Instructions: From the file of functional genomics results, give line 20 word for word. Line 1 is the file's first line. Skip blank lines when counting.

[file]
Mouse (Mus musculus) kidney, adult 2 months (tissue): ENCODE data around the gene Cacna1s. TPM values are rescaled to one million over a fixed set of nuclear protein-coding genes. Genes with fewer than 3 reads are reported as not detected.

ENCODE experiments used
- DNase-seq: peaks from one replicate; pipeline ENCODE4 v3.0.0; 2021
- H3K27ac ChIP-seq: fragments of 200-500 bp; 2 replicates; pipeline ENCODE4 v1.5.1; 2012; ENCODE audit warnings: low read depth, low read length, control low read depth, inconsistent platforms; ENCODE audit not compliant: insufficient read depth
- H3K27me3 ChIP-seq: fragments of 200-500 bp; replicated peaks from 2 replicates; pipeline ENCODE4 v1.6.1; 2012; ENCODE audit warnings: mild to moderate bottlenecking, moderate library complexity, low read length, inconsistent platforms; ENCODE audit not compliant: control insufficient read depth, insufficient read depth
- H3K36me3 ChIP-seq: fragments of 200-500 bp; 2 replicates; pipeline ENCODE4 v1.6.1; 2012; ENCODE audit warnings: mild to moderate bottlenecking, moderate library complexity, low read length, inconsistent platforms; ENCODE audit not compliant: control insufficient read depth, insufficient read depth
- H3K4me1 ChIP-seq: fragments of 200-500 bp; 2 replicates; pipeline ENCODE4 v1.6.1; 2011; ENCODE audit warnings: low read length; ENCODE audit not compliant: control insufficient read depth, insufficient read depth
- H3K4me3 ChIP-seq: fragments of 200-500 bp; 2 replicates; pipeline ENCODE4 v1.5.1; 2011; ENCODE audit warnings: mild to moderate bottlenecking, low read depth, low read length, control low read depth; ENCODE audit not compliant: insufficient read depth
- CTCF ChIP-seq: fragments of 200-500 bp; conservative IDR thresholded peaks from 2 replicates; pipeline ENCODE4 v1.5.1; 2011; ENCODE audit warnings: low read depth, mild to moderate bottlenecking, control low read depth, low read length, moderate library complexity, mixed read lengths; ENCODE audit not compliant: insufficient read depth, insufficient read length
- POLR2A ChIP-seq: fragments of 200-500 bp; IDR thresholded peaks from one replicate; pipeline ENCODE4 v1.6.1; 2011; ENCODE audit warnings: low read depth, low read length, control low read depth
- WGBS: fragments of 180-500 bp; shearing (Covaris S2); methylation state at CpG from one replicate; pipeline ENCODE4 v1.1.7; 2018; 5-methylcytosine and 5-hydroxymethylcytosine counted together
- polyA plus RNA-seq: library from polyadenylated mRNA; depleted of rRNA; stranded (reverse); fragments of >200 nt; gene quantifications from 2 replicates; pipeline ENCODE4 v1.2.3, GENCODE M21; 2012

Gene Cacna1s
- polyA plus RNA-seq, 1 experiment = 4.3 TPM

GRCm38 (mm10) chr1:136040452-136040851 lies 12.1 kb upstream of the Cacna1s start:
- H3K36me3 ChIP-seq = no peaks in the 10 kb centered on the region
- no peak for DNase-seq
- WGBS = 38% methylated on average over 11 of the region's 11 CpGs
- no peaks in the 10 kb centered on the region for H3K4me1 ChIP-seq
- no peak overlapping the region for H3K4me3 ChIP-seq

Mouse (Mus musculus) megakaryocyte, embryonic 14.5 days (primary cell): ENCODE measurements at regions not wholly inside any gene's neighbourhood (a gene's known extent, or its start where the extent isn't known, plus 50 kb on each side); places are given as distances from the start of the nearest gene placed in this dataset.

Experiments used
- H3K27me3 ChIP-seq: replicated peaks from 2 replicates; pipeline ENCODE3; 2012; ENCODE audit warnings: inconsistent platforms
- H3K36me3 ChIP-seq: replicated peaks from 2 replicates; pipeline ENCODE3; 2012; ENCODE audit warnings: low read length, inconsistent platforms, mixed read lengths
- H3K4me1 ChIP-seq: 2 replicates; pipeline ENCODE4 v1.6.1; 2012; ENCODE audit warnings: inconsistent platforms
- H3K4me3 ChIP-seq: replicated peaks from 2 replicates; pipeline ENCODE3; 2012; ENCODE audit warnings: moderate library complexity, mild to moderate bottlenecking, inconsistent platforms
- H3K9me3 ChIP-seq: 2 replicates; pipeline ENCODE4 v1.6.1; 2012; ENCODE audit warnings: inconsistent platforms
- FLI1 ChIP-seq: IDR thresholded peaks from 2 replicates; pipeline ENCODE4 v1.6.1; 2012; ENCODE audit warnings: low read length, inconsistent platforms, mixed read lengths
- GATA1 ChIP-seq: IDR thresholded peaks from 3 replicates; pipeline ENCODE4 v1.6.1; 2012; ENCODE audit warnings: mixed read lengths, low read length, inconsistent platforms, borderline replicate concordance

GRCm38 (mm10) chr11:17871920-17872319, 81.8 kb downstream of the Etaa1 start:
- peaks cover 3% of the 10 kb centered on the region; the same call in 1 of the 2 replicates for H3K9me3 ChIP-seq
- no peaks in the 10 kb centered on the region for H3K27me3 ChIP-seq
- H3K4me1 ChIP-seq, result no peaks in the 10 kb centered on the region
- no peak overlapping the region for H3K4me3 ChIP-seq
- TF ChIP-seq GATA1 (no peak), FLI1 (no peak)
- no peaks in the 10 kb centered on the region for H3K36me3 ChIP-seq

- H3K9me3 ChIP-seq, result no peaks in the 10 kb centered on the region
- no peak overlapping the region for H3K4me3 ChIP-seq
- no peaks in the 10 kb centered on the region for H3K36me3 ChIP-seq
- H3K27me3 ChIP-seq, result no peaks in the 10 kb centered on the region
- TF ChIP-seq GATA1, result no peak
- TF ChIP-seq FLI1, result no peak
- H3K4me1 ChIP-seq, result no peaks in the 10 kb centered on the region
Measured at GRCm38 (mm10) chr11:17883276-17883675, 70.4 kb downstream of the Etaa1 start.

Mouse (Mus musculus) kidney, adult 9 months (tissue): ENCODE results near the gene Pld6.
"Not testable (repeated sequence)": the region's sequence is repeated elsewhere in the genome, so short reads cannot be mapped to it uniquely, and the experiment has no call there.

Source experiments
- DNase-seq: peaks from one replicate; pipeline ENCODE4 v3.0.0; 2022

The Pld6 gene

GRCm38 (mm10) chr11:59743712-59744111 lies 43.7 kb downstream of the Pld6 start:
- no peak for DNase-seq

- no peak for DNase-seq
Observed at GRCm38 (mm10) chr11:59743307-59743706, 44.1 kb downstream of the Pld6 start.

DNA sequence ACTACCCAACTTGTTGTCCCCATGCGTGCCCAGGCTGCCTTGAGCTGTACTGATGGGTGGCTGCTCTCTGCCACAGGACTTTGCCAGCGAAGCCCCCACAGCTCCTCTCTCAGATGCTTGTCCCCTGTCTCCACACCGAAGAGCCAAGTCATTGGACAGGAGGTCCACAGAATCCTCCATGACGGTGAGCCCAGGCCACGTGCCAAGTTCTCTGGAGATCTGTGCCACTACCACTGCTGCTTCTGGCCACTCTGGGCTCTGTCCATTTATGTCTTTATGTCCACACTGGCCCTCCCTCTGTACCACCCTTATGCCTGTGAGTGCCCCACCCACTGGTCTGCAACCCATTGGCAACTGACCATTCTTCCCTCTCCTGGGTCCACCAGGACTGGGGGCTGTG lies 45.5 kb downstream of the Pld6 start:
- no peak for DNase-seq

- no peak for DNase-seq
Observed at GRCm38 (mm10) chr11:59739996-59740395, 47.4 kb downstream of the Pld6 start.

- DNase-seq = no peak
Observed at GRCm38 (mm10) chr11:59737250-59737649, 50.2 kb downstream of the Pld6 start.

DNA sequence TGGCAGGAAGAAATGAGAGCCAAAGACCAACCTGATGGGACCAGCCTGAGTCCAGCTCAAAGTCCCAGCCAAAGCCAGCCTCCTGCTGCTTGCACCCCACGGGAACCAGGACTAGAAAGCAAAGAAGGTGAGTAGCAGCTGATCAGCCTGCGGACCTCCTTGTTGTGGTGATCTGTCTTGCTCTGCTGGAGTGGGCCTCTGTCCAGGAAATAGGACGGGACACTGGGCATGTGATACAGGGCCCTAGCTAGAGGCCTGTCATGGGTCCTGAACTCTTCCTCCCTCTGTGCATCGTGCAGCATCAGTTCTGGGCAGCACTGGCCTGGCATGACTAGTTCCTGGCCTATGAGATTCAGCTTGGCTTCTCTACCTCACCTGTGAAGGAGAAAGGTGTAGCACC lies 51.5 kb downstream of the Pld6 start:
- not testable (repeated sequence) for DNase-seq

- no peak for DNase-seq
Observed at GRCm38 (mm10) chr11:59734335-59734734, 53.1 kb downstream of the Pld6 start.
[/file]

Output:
- no peak overlapping the region for H3K4me3 ChIP-seq